D&D 5e

Villains – Motivations

For me a great villain is what makes a story, you can have tremendous characters in a captivating setting but without the right antagonist to go up against it doesn’t reach it’s potential.

Motivations are where I think a lot of great villains stand out, a character who has reasons for their evil is justified. At least to themselves, one of my favourite bad guys from recent film is Thanos because he was different to the other Marvel villains. He wanted to save the universe not destroy it, great bad guys like that see themselves as the good guys or at least a necessary evil.

Back on the theme of D&D my favourite module villain is Strahd Von Zarovich, he’s created by jealousy and he’s driven by love. Again to himself he isn’t the bad guy, he doesn’t do what he does for the joy of it. But he would would tear through people to get his love.

So realistic motivations are important, but not if your players don’t know them, in my experience force feeding these key points to your players isn’t a bad thing. Sure I love leaving little clues and hints but it’s difficult to make them easy enough to follow and understand for your players who can’t see the whole picture and don’t know your antagonist like you do.

To get this across you need to build up your villain: the NPC’s of the world can talk of the villain, you can encounter minions bearing their colour or symbol, read history and text on them and their deeds, see their gruesome work after the fact, encounter marks or statues in their honour… The list goes on, you don’t want your players to only really experience your villain when they fight them. They should have an image of them in their heads already built up over sessions that shows them who they are, what they do and why they do it without even needing to meet them.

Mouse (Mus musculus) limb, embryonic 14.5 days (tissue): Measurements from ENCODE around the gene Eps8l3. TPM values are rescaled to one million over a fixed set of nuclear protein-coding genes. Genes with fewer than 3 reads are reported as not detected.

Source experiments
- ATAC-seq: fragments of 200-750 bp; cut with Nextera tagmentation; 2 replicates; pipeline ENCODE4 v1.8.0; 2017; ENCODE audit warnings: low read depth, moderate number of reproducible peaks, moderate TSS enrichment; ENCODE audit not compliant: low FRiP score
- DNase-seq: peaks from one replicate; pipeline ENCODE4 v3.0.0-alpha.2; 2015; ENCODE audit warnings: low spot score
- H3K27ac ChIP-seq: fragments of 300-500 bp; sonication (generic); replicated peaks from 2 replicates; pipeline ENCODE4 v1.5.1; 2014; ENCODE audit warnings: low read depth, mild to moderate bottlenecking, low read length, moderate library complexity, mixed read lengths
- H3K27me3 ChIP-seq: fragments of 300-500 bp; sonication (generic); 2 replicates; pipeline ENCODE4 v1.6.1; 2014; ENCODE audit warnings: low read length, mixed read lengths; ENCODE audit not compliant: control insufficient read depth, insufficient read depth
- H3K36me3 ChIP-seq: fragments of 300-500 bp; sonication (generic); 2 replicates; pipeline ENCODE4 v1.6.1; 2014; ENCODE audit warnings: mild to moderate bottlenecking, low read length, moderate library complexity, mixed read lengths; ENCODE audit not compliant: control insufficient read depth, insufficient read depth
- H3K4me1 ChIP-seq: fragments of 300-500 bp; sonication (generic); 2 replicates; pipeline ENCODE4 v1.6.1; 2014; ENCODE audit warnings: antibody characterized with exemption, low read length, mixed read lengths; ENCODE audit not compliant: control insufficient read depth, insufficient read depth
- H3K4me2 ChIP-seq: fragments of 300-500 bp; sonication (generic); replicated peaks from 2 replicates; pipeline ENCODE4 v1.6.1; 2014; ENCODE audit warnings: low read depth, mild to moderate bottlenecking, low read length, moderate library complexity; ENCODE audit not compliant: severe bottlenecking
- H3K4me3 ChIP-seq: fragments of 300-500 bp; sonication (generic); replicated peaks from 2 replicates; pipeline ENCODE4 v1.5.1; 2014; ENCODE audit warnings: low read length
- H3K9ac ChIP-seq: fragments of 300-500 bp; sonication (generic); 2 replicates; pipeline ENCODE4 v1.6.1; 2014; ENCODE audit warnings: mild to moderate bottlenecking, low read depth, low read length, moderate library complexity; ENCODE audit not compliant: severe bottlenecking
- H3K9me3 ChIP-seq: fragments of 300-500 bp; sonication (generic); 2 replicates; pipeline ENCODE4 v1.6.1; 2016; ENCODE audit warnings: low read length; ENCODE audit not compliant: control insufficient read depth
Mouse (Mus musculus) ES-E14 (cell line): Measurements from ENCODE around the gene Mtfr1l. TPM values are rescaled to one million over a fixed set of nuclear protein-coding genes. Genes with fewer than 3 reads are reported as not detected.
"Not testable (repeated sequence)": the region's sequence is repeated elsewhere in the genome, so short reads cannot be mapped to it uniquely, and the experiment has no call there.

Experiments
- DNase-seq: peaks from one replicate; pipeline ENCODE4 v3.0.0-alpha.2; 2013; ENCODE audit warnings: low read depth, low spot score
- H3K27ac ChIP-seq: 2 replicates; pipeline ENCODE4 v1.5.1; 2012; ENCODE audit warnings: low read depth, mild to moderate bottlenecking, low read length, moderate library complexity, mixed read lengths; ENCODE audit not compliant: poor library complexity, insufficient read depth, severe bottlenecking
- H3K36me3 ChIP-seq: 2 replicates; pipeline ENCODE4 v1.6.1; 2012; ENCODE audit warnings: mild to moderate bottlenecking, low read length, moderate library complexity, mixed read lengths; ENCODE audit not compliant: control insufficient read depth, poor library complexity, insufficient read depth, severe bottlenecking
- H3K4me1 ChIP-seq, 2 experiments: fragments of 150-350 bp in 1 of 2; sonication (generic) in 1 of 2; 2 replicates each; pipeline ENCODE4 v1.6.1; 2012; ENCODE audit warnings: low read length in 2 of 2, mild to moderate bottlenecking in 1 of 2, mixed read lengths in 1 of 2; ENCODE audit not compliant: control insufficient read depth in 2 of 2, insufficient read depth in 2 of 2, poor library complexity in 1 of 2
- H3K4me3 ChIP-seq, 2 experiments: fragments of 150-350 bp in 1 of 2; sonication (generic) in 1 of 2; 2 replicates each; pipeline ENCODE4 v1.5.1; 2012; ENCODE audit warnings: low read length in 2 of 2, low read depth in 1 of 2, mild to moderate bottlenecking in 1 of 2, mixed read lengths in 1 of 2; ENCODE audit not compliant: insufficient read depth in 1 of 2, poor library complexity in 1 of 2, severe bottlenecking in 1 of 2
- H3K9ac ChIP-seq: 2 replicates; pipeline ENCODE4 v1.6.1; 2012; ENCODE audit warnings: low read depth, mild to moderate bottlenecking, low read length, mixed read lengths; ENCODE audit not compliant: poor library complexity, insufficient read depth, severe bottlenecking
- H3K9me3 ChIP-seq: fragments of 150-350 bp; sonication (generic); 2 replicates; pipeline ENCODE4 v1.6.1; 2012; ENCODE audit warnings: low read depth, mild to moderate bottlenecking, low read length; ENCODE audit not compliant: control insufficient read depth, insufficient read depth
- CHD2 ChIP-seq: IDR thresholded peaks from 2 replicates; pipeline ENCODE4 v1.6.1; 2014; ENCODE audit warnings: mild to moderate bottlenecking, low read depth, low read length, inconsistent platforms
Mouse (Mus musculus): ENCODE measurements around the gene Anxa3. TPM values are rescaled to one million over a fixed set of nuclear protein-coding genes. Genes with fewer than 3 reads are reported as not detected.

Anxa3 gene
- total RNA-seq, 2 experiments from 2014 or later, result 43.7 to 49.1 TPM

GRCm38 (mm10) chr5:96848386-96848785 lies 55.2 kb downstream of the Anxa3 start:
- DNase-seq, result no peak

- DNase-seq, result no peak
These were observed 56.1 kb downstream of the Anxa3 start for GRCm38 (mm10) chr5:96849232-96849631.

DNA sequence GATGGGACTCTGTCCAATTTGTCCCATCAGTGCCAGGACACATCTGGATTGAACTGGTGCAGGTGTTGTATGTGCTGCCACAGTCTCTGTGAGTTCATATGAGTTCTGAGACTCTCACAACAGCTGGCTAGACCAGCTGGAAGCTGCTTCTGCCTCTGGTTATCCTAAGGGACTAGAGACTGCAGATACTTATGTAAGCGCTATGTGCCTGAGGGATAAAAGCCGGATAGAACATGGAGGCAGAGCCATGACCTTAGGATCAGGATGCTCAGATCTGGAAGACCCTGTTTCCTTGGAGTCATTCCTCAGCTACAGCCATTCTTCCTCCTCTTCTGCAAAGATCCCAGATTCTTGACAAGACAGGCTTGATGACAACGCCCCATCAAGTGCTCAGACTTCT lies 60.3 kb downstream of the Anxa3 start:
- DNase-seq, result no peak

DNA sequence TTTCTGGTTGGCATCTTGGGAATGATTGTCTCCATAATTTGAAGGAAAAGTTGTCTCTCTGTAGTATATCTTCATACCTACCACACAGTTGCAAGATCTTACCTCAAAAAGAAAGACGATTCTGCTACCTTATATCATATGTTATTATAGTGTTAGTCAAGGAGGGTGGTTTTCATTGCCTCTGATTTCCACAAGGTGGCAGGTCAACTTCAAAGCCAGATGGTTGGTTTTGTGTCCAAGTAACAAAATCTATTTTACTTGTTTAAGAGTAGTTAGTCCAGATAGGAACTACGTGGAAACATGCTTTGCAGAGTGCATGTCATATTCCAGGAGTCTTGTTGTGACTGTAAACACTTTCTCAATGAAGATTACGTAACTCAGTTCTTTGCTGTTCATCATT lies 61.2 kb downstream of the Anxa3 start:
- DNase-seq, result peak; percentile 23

Though I’m not opposed to characters meeting my villains several times before the penultimate showdown, they can do battle with words or swords. Taunting them while they compete a crucial task, hunt them cat and mouse in a maze, engage with them while they race to stop a evil occurrence etc. You want your players to feel emotion towards their antagonist, whether that be hatred, pity or fear is up to you and your villain.

Leave a Reply

Fill in your details below or click an icon to log in:

WordPress.com Logo

You are commenting using your WordPress.com account. Log Out /  Change )

Google photo

You are commenting using your Google account. Log Out /  Change )

Twitter picture

You are commenting using your Twitter account. Log Out /  Change )

Facebook photo

You are commenting using your Facebook account. Log Out /  Change )

Connecting to %s